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|Title:||Experimental and simulative study of characteristics of "site error" inherent to magnetic direction-finder (DF) lightning locating technique||Authors:||Lu, Tao||Degree:||Ph.D.||Issue Date:||2014||Abstract:||For lightning research and other applications, such as forest-fire detection, management of electric power lines and airplane protection etc, lightning locating systems have been developed. To locate a lightning striking position, time-of-arrival (TOA) and gated wideband magnetic direction-finding (DF) technologies are mostly utilized. One of the major factors of DF performance is its "site error". Firstly, the properties of the "site error" as a function of the source azimuth have been examined. It is found that for a given DF, its "site error" as a function of source azimuth appears as a complicated waveform with a dominant sinusoidal cycle of either 360° or 180°. A different DF has a different "site error" pattern but this pattern is timely invariant unless the DF's site environment is changed. Secondly, with the magnetic field waveforms recorded by the two crossed magnetic loops of a broadband direction finder (DF), characteristics of "site error" in determination of lightning stroke direction have been investigated in frequency domain in bands of 100 Hz to 600 kHz. For a given lightning stroke, it is found that the source directions determined by ratios of signals from the two crossed magnetic loops vary at different frequencies. The variation of the source directions versus frequencies for a stroke usually shows a fluctuation with some sharp mono-polar and bi-polar pulses superposed on a relative flat line. Such a fluctuation in the source directions determined is usually attributed to the "site error" in literature. Thirdly, theoretical interpretation and modeling of such characteristics of the "site error" have been attempted based on an electromagnetic dipole model. It shows that the mono-polar shape fluctuations of "site error" in frequency domain are due to re-excitation of lightning signal by 'electric-dipole-wise' objects near the DF, while the bipolar ones are due to re-excitation by 'magnetic-dipole-wise' objects near the DF. The proposed model can also interpret well the azimuthal properties of the 'site error' reported in literature. Furthermore, possible approaches for making "site error" correction have been discussed.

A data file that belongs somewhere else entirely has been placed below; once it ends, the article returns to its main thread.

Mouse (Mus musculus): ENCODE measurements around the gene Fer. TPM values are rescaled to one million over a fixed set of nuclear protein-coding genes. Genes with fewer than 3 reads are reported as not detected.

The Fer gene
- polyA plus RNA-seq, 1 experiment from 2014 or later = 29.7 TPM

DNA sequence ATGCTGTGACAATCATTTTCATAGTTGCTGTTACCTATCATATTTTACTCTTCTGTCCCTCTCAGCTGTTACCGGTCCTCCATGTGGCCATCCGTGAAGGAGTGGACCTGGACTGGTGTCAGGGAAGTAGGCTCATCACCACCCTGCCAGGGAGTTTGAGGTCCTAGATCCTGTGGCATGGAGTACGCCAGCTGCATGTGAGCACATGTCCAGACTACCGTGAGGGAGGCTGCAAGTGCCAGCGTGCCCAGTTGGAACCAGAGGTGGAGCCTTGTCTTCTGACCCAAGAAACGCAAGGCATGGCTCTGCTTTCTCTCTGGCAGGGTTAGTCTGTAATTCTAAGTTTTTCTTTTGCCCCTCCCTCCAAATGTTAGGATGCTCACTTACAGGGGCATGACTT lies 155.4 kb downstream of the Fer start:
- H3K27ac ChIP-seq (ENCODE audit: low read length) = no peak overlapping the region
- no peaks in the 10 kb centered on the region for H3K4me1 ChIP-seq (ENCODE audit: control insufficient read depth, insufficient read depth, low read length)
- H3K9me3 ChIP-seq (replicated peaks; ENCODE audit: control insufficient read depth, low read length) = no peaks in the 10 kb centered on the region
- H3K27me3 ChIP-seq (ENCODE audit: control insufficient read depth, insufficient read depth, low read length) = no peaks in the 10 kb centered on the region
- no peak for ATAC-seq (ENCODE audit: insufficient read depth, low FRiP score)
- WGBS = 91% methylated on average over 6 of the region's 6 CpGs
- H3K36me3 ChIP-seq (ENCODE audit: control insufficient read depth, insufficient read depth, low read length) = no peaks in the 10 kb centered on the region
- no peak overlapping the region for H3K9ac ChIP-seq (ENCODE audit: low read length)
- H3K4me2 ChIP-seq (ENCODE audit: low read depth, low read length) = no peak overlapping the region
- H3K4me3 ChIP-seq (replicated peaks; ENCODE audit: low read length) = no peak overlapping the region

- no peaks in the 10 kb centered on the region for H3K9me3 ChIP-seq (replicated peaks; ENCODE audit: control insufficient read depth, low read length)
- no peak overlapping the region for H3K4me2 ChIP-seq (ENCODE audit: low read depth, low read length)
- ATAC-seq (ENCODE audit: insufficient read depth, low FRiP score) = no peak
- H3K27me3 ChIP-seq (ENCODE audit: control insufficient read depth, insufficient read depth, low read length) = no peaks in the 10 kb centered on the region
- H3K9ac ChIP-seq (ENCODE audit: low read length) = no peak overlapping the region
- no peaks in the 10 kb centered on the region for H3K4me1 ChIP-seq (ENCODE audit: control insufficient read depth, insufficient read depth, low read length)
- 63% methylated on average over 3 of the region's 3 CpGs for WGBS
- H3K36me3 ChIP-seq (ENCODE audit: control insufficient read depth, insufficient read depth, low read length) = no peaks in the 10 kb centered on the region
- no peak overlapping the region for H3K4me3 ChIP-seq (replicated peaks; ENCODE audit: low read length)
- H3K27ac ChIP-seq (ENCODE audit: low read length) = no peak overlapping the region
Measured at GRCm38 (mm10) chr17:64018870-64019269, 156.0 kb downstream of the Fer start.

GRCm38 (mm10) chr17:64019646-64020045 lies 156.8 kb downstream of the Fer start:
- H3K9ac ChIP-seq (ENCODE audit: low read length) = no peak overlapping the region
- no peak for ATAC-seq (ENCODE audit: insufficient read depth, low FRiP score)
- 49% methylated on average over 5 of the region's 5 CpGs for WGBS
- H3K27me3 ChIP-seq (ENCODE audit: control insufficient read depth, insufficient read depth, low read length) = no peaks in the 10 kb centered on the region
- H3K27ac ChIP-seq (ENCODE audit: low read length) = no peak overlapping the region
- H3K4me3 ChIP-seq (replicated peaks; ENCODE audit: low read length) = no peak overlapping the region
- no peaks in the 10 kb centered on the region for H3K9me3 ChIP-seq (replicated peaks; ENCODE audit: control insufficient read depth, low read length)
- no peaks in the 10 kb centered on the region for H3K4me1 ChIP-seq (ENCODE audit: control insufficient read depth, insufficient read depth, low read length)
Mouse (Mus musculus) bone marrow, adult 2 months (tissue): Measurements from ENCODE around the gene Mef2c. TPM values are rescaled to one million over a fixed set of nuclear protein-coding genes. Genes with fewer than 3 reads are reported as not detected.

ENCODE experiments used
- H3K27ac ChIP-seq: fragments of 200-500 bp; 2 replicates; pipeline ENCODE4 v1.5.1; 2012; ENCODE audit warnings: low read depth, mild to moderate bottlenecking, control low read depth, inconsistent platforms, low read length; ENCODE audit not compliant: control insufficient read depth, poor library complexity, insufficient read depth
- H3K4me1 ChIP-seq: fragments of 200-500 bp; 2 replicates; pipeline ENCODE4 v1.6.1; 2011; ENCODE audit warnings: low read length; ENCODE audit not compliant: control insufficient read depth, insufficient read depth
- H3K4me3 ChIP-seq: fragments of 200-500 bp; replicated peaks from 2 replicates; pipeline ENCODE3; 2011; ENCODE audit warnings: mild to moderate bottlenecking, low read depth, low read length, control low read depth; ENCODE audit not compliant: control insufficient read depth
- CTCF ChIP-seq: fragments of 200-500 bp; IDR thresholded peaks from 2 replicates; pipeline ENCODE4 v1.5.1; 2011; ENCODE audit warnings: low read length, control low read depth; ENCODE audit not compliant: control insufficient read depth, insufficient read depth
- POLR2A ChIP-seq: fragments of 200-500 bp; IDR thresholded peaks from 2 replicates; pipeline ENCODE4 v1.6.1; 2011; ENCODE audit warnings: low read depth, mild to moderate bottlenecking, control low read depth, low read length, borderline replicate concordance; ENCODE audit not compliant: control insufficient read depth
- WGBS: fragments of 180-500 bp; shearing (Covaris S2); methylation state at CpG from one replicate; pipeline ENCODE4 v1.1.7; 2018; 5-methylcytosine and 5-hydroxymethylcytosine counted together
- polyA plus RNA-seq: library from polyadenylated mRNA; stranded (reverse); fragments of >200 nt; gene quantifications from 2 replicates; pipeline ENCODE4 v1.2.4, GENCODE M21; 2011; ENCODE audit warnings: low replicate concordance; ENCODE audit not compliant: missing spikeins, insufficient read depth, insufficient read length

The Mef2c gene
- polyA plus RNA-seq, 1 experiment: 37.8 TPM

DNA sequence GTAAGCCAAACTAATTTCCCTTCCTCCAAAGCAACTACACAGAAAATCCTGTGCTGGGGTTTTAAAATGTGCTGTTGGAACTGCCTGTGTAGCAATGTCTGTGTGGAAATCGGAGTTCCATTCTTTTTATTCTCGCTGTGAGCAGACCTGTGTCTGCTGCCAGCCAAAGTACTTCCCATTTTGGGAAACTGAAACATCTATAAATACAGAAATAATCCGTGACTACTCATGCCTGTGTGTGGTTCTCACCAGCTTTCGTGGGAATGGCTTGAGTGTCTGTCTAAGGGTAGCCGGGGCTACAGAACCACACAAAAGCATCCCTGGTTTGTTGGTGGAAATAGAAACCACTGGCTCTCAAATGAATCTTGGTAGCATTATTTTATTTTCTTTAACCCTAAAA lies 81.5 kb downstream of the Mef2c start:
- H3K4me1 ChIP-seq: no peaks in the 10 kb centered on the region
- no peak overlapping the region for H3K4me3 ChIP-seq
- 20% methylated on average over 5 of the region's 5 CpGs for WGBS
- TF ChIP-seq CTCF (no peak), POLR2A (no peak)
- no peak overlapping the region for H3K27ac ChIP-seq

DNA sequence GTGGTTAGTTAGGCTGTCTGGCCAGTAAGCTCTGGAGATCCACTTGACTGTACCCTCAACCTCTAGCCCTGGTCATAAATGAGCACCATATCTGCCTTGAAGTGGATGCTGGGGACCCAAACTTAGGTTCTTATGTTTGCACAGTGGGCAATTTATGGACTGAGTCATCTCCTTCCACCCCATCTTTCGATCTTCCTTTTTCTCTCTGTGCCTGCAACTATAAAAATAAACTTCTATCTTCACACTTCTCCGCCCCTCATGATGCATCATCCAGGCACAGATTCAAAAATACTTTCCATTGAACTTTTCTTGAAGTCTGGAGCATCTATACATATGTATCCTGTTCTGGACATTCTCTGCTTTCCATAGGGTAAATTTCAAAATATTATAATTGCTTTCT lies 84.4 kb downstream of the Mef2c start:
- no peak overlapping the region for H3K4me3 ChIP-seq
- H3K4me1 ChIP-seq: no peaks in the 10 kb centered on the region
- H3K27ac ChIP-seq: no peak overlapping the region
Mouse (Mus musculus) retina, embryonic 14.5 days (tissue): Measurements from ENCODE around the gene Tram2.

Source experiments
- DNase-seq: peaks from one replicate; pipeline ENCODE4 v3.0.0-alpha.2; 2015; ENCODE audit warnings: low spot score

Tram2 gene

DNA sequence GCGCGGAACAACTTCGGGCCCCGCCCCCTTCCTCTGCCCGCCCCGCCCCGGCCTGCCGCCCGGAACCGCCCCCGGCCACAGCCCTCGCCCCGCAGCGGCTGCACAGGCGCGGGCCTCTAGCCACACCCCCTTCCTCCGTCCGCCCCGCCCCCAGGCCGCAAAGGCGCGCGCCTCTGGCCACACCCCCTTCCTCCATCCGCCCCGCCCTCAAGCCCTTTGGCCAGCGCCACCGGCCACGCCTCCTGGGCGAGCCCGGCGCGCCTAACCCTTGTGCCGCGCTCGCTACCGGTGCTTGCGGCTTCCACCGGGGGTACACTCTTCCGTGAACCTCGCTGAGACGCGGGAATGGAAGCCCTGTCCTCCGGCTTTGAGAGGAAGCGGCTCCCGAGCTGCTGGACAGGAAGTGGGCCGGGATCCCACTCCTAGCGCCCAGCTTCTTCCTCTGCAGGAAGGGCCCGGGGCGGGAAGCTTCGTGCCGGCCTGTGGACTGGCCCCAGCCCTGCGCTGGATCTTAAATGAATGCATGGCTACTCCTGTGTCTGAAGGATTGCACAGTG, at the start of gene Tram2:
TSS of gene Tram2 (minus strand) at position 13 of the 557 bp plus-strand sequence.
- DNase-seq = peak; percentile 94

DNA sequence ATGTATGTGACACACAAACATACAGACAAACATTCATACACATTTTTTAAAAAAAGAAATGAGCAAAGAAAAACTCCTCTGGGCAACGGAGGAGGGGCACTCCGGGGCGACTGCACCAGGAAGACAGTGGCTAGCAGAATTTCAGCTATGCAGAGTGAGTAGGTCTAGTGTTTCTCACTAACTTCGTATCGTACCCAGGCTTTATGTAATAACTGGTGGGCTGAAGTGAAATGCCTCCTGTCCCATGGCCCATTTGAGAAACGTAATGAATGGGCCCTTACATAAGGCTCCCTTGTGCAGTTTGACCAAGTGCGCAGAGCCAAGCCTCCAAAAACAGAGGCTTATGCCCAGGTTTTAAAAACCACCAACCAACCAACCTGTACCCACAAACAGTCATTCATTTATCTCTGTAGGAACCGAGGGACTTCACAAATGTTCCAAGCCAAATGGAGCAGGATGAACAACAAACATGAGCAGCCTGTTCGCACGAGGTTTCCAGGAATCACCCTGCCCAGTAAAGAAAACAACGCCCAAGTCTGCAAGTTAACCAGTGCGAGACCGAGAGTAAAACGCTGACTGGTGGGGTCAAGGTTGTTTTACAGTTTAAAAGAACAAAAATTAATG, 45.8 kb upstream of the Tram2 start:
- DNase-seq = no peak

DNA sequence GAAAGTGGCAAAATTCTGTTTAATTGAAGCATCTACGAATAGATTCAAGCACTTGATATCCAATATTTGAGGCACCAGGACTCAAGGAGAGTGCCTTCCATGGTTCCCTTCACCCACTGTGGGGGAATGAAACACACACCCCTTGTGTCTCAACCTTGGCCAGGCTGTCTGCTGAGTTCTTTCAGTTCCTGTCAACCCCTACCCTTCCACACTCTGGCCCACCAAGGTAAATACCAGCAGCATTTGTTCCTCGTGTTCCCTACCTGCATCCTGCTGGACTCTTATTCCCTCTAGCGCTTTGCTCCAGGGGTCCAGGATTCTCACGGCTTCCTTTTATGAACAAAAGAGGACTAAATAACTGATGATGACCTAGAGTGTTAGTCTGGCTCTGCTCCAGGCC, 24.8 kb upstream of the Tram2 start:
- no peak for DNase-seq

Fourthly, although lightning location network (LLN) has been widely used all over the world, its performance is still constrained by the "site error" as long as the direction-finder technique is deployed. Based on lightning data from a regional LLN consisted of 25 DF/TOA combined sensors, a method for "site error" estimation and correction has been proposed and practiced. By comparing the lightning locations reported by at least 4 sensors between DF and TOA techniques, the spatial and seasonal signatures of "site error" for individual sensors are found and discussed. The signatures found are well consistent with those in literature. The "site error" obtained are then used to correct and improve the accuracy of lightning locations reported by only 2 sensors. Results show that the proposed "site error" correction method could significantly improve the location accuracy of the LLN. Finally, an improved approach for locating close lightning strokes based on single station with broadband DF technique has been proposed and practiced. In the approach, a lightning stroke is modeled with an electrical dipole carrying current components in very low frequency and low frequency (VLF/LF) bands, as wavelengths in these frequency bands are much longer than the effective length of the channel of a lightning stroke. For a close lightning stroke, the ratio of the spectra of the vertical electrical field and horizontal magnetic field at ground is theoretically a function of the frequency and the distance to the stroke. The distance of the stroke can then be obtained by fitting the theoretical function with the observed data. The approach was examined by applying it to broadband VLF/LF electrical and magnetic field waveforms observed simultaneously at one station for several strokes in a range of about 10 to 50 km. Furthermore, a prototypal single-station lightning location system (S-LLS), which can be analogized to a modified VLF/LF broadband DF programmed with our proposed lightning stroke distance determining approach, has been built up and tested. Comparisons of individual stroke locations with the local LLN show that the S- LLS has a good location accuracy of about 0.1 - 4 km for close lightning strokes in ranges of 15 to 60 km, but has a poor location accuracy of about 12.4 - 26 km for distant lightning strokes in ranges of 80 to 130 km.
Hong Kong Polytechnic University -- Dissertations
|Pages:||xix, 156 leaves : ill. (some col.) ; 30 cm.|
|Appears in Collections:||Thesis|
View full-text via https://theses.lib.polyu.edu.hk/handle/200/7382
Citations as of May 22, 2022
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